Softly-softly approach is the best route for CLE
At a glance
  • Handling
  • Comfort
  • Performance
  • Design
  • Interior
  • Practicality
  • Costs
Super-smooth suspension
Lovely interior
Looks good roof down
Expensive as a 450
Rear passenger space tight
Aloof handling
  • Variant: CLE 450 4Matic Cabriolet AMG Line Premium Plus
  • Price: £74,320
  • Engine: 3-litre turbocharged inline six-cylinder petrol with 17kW EQ Boost hybrid system
  • Power: 376bhp + 22bhp EQ Boost
  • Torque: 369lb ft + 151lb ft EQ Boost
  • Transmission: Nine-speed automatic, all-wheel drive
  • Acceleration: 0-62mph: 4.7 secs
  • Top Speed: 155mph
  • Fuel: 35.5mpg
  • co2: 181g/km
  • Road tax band: £1,095 year one, £600 years two-six ownership, £190 annually thereafter
  • Dimensions: 4,850mm x 1,861mm x 1,423mm
  • Release Date: Now

Mercedes-Benz CLE 450 Cabriolet 2024 review: Smooth drop-top Merc has clear familial link to its glorious predecessors

This Benz was made for wafting

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We wouldn’t normally bore readers with the mechanics of our job, but sometimes – when launching an all-new model of car – manufacturers can bring along an example of a vehicle from their back catalogue that has a link to the latest product they’re trying to promote.

Mercedes pulled this stunt with the introduction of the new CLE Cabriolet, bringing across from the company’s heritage museum in Stuttgart an extraordinary example of the car which, five generations ago, began the E-Class line: the 124-series.

Mercedes-Benz E-class Cabriolet 124 series
Family resemblance: the cabriolet version of the Mercedes-Benz 124 series, which became the E-Class

This 1980s legend, which soldiered on into the ‘90s and brought the E-Class name to the world during its 1993 facelift, is your archetypal Mercedes. It’s beautifully built, appointed with serious luxuries and tech for its age (hand you your seatbelt, sir? Certainly), and just an unmitigated delight in which to waft along an A-road.

The car in question also has a big 3-litre straight-six cylinder engine up front, which in its heyday produced 217bhp — which was considered plenty of power back then — and bestowed upon it the desirable “300 CE-24” boot badging. An high performance AMG variant wouldn’t appear until the 124-series became the E-Class a year later.

But much as we could spend all day admiring its gorgeous lines, we’re not here to drool all over an impeccably clean example of one of Mercedes’ bona fide modern classics. Instead, what’s refreshing about the old-timer’s appearance is that it gives us a defined lineage through the ages to the new Merc CLE, and what it’s trying to achieve.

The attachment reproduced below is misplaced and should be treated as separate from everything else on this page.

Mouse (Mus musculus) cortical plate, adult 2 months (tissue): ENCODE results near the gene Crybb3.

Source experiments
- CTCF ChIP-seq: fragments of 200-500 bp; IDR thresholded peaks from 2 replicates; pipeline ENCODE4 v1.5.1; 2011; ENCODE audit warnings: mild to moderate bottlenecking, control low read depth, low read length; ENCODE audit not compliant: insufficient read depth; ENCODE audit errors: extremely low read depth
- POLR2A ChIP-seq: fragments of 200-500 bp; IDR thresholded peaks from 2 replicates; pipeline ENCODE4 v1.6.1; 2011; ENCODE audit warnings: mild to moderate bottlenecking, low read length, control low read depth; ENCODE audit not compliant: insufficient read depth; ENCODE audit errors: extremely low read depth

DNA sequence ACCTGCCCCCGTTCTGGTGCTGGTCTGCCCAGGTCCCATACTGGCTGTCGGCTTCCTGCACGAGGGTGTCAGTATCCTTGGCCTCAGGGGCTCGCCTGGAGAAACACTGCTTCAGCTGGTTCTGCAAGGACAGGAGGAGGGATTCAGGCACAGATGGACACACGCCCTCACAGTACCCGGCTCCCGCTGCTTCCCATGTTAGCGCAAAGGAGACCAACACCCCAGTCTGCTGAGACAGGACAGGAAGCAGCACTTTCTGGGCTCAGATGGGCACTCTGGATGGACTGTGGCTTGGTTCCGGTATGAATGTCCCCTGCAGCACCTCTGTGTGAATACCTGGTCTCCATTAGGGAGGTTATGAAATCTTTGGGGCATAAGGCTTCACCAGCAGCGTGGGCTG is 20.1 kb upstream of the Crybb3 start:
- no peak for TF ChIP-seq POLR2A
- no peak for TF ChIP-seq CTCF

Mercedes CLE Cabriolet

Because the German company wants to confuse people as much as possible (probably), it has canned the idea of having separate coupé and cabriolet lines for both its C-Class and E-Class product ranges, instead selling those long-serving nameplates only as more pragmatic saloons and estates.

That leaves the newly minted CLE as the car consolidating four model strands into two, as it is also available as a tin-topped Coupé and this fresh Cabriolet variant.

And much of the formula of the car we’re testing here is oh-so-similar to that 300 CE-24. This is the 450-badged CLE Cabriolet, which has a big straight-six cylinder engine up front, a high-end and luxurious interior, and an emphasis on supreme long-distance comfort over any sort of handling nous.

The good news is that this approach works wonders for the CLE, which in character feels slightly more tilted to the elegant behaviours of an E-Class, more than any sporty connotations that might come with the C-Class elements of its DNA.

Mercedes CLE Cabriolet

But, short of picking the AMG CLE 53, the 450 is the top dog of the big soft-top’s range, just like that 300 CE-24 was 32 years ago. It develops healthy peak outputs of 376bhp and 369lb ft of torque (twisting force), sent to all four wheels via Mercedes’ proprietary 4Matic system and a nine-speed automatic transmission.

That makes it brisk. If you ask the car for any sort of meaningful acceleration by planting the accelerator firmly into the CLE’s plush carpets, you’re greeted with a cultured roar from the engine up front and a thoroughly decent turn of pace to go with it.

Mercedes CLE Cabriolet

The nine-speed gearbox is also slick and accomplished, if occasionally found hunting for the right ratio from the surfeit it has at its disposal.

Quick and acoustically interesting though the CLE 450 is, however, when it comes to cornering it’s better to adopt a relaxed pace. The steering is quite a lot lighter and less rich-feeling than the set-up used in the related AMG CLE 53, while there’s a degree of lean to the Merc’s body in faster corners that befits its nature as a grand tourer. This is certainly no sports car, despite a sub-five-second 0-62mph time.